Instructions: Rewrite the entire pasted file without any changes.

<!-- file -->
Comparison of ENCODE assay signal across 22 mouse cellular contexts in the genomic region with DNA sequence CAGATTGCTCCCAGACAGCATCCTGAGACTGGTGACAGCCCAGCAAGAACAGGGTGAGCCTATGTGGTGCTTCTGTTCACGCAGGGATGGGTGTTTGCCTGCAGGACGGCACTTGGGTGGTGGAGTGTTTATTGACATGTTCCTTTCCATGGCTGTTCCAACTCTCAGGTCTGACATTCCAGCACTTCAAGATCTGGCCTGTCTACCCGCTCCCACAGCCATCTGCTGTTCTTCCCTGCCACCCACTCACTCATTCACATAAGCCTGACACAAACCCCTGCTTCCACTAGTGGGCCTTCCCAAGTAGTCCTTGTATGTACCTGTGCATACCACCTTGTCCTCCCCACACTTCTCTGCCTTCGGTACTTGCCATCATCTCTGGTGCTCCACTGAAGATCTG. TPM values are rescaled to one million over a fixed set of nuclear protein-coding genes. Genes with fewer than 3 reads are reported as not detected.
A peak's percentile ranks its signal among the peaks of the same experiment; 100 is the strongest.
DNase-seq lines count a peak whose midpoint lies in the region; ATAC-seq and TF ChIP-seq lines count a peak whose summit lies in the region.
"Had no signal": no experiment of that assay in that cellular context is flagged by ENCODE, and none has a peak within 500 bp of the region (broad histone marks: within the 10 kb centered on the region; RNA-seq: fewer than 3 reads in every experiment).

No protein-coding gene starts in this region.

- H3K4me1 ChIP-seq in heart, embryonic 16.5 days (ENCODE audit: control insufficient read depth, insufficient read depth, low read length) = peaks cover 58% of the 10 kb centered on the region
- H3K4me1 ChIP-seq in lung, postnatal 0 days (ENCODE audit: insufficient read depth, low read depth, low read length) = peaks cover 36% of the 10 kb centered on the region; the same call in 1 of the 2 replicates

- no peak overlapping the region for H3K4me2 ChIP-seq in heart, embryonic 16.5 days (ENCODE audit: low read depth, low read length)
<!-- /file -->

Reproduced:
Comparison of ENCODE assay signal across 22 mouse cellular contexts in the genomic region with DNA sequence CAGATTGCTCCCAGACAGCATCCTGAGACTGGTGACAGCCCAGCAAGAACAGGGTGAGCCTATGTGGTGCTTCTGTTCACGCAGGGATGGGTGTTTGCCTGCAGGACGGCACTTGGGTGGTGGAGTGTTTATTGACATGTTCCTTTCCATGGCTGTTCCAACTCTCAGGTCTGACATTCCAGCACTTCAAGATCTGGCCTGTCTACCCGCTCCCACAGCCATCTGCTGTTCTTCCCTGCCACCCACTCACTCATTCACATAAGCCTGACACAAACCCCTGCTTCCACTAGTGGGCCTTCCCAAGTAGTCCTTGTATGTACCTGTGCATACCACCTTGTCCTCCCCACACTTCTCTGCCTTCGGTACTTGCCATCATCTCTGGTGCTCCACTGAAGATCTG. TPM values are rescaled to one million over a fixed set of nuclear protein-coding genes. Genes with fewer than 3 reads are reported as not detected.
A peak's percentile ranks its signal among the peaks of the same experiment; 100 is the strongest.
DNase-seq lines count a peak whose midpoint lies in the region; ATAC-seq and TF ChIP-seq lines count a peak whose summit lies in the region.
"Had no signal": no experiment of that assay in that cellular context is flagged by ENCODE, and none has a peak within 500 bp of the region (broad histone marks: within the 10 kb centered on the region; RNA-seq: fewer than 3 reads in every experiment).

No protein-coding gene starts in this region.

- H3K4me1 ChIP-seq in heart, embryonic 16.5 days (ENCODE audit: control insufficient read depth, insufficient read depth, low read length) = peaks cover 58% of the 10 kb centered on the region
- H3K4me1 ChIP-seq in lung, postnatal 0 days (ENCODE audit: insufficient read depth, low read depth, low read length) = peaks cover 36% of the 10 kb centered on the region; the same call in 1 of the 2 replicates

- no peak overlapping the region for H3K4me2 ChIP-seq in heart, embryonic 16.5 days (ENCODE audit: low read depth, low read length)